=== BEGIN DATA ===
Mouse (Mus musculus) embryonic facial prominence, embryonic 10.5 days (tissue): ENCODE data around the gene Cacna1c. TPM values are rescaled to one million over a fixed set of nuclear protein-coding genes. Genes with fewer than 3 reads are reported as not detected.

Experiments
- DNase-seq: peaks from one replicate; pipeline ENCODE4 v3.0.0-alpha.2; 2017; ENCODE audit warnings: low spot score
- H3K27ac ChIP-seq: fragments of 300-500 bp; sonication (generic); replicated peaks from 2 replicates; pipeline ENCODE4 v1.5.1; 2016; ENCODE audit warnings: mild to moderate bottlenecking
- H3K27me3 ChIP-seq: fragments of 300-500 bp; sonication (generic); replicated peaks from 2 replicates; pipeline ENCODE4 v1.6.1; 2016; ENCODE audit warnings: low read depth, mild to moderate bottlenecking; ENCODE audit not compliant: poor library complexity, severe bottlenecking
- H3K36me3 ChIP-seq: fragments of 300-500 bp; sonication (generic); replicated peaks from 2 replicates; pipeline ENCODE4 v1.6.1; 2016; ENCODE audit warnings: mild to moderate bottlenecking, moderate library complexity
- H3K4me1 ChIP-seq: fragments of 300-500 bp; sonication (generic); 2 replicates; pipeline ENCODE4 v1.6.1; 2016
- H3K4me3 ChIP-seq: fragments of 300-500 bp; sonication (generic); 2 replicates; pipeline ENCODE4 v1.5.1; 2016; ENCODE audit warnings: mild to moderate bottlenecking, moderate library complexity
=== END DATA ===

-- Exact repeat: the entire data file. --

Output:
Mouse (Mus musculus) embryonic facial prominence, embryonic 10.5 days (tissue): ENCODE data around the gene Cacna1c. TPM values are rescaled to one million over a fixed set of nuclear protein-coding genes. Genes with fewer than 3 reads are reported as not detected.

Experiments
- DNase-seq: peaks from one replicate; pipeline ENCODE4 v3.0.0-alpha.2; 2017; ENCODE audit warnings: low spot score
- H3K27ac ChIP-seq: fragments of 300-500 bp; sonication (generic); replicated peaks from 2 replicates; pipeline ENCODE4 v1.5.1; 2016; ENCODE audit warnings: mild to moderate bottlenecking
- H3K27me3 ChIP-seq: fragments of 300-500 bp; sonication (generic); replicated peaks from 2 replicates; pipeline ENCODE4 v1.6.1; 2016; ENCODE audit warnings: low read depth, mild to moderate bottlenecking; ENCODE audit not compliant: poor library complexity, severe bottlenecking
- H3K36me3 ChIP-seq: fragments of 300-500 bp; sonication (generic); replicated peaks from 2 replicates; pipeline ENCODE4 v1.6.1; 2016; ENCODE audit warnings: mild to moderate bottlenecking, moderate library complexity
- H3K4me1 ChIP-seq: fragments of 300-500 bp; sonication (generic); 2 replicates; pipeline ENCODE4 v1.6.1; 2016
- H3K4me3 ChIP-seq: fragments of 300-500 bp; sonication (generic); 2 replicates; pipeline ENCODE4 v1.5.1; 2016; ENCODE audit warnings: mild to moderate bottlenecking, moderate library complexity